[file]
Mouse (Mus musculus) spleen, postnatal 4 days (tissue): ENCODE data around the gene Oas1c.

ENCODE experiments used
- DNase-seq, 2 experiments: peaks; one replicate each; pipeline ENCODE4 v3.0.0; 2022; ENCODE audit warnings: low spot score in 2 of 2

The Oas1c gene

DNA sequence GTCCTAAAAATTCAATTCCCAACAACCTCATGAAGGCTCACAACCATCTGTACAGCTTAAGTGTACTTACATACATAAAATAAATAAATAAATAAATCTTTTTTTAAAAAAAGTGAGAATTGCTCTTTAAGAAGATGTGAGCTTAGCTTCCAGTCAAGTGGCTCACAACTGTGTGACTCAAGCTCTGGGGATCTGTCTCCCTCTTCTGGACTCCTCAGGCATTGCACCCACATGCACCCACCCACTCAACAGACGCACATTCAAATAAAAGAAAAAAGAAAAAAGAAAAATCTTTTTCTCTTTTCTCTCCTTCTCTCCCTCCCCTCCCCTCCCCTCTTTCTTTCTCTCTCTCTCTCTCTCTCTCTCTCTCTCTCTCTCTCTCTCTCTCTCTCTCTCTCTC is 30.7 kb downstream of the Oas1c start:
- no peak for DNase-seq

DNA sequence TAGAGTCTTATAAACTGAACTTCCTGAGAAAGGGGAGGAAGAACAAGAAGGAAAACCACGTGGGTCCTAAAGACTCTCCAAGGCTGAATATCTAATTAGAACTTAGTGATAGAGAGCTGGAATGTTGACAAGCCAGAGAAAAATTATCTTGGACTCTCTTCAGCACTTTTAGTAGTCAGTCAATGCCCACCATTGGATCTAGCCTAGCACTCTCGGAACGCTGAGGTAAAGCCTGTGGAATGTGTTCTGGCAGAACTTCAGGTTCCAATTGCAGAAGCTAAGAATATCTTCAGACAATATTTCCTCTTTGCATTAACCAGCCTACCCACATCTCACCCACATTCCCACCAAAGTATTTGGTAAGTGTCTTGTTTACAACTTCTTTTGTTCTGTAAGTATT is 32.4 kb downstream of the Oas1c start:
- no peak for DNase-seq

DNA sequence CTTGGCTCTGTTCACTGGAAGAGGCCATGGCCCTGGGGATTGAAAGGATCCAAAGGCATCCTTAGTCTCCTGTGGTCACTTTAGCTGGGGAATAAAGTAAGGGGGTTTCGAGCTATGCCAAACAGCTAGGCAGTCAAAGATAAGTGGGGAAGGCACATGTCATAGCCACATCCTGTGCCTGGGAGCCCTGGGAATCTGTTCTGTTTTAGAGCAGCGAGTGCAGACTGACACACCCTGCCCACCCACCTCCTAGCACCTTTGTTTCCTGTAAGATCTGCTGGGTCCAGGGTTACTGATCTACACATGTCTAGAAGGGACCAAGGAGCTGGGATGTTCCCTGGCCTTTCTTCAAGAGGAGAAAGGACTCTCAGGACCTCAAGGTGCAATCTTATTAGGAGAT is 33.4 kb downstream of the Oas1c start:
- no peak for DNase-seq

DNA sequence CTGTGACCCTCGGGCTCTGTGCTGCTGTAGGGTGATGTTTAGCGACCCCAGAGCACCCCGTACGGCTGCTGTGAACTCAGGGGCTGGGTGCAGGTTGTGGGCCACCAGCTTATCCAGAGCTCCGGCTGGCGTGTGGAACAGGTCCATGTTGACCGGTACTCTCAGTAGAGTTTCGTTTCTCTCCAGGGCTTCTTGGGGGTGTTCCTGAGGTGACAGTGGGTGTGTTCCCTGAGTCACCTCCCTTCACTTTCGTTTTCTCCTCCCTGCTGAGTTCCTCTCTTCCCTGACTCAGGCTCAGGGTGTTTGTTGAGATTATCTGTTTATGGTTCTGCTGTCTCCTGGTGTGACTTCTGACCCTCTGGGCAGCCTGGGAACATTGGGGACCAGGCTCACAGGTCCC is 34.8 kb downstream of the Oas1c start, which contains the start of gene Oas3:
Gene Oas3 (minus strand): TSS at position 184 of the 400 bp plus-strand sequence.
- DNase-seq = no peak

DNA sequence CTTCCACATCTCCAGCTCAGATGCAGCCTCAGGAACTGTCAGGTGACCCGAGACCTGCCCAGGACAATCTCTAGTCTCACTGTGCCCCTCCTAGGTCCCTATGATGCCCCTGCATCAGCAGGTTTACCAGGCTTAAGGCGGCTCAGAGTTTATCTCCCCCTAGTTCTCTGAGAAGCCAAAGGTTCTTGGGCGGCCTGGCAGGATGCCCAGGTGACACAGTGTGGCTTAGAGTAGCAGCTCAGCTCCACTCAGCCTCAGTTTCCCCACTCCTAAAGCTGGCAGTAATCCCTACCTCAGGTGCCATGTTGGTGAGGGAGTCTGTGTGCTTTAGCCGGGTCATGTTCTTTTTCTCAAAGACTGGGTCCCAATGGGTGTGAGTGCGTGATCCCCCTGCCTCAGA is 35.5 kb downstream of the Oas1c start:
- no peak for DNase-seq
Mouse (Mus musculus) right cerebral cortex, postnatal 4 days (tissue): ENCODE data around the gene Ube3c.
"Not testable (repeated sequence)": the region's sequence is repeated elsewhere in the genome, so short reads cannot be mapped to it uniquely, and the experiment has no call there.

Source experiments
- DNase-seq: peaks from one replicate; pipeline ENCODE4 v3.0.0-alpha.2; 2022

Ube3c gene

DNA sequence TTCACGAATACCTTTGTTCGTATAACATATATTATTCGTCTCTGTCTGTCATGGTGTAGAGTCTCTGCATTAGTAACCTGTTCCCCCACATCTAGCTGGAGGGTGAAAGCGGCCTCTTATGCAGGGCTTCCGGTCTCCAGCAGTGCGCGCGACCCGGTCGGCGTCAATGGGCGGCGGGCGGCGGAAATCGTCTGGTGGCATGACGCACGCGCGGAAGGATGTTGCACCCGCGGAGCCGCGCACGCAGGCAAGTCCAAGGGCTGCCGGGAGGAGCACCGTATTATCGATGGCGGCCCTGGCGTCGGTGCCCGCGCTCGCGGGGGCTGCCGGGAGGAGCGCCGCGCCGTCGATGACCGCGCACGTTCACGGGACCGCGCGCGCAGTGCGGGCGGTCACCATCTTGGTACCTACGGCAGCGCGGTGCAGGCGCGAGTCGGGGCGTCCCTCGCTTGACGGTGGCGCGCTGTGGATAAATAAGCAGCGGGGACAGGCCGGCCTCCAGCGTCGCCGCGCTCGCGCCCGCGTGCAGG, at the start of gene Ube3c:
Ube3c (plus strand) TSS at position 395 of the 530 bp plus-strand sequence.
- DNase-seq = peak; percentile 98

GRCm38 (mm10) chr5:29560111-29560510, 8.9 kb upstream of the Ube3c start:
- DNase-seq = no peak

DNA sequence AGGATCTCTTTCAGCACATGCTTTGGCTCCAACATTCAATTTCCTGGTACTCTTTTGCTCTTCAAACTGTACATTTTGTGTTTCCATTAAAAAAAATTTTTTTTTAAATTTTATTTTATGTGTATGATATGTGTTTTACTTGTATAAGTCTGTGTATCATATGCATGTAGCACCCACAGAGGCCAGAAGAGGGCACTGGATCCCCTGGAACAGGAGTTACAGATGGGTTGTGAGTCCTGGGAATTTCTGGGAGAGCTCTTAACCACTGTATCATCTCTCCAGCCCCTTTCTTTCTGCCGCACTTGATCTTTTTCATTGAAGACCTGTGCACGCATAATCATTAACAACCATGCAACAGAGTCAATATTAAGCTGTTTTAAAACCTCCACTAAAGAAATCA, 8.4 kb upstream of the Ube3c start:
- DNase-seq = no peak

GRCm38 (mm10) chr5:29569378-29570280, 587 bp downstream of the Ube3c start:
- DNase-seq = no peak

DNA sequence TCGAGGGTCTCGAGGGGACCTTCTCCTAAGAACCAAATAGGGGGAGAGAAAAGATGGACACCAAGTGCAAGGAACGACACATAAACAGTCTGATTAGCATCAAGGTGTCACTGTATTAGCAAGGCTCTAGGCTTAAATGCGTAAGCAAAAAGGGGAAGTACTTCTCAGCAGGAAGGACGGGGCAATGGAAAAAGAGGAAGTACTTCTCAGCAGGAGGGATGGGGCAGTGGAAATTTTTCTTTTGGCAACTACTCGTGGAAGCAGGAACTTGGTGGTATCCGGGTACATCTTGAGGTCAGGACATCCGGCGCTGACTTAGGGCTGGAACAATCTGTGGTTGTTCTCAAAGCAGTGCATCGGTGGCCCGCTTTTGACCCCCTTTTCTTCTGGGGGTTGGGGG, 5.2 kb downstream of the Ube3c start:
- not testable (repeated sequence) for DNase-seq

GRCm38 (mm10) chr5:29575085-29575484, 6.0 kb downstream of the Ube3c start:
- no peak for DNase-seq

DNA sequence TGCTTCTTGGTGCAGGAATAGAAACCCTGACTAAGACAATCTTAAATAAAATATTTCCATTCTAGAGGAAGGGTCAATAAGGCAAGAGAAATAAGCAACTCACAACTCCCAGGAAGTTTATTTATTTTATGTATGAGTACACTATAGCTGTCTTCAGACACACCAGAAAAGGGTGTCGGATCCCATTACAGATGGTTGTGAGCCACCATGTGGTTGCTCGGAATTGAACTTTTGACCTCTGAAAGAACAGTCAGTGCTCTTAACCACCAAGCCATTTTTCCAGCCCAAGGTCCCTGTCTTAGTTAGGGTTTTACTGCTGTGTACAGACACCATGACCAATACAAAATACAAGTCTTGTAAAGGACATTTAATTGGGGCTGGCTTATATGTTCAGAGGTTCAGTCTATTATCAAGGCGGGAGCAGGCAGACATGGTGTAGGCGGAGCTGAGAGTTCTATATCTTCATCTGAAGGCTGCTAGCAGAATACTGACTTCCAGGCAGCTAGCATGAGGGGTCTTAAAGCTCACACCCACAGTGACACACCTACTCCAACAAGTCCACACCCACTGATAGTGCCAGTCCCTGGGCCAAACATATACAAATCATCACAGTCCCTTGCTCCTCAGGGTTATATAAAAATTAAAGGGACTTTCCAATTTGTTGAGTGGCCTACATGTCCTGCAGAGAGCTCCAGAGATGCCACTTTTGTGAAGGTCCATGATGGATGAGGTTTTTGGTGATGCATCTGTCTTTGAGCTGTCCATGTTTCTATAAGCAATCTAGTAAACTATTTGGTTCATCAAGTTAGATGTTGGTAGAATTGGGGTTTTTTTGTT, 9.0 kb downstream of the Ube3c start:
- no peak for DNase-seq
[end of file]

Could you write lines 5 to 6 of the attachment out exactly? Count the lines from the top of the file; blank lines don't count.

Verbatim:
DNA sequence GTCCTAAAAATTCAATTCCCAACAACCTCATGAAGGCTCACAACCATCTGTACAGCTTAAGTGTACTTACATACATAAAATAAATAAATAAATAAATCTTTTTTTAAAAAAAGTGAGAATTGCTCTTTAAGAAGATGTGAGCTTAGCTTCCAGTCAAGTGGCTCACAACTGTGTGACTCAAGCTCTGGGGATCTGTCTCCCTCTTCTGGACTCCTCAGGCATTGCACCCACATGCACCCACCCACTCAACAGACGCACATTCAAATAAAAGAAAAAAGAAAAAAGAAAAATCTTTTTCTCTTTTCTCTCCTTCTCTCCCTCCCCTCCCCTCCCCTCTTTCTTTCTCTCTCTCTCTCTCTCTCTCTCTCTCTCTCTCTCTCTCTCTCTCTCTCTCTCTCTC is 30.7 kb downstream of the Oas1c start:
- no peak for DNase-seq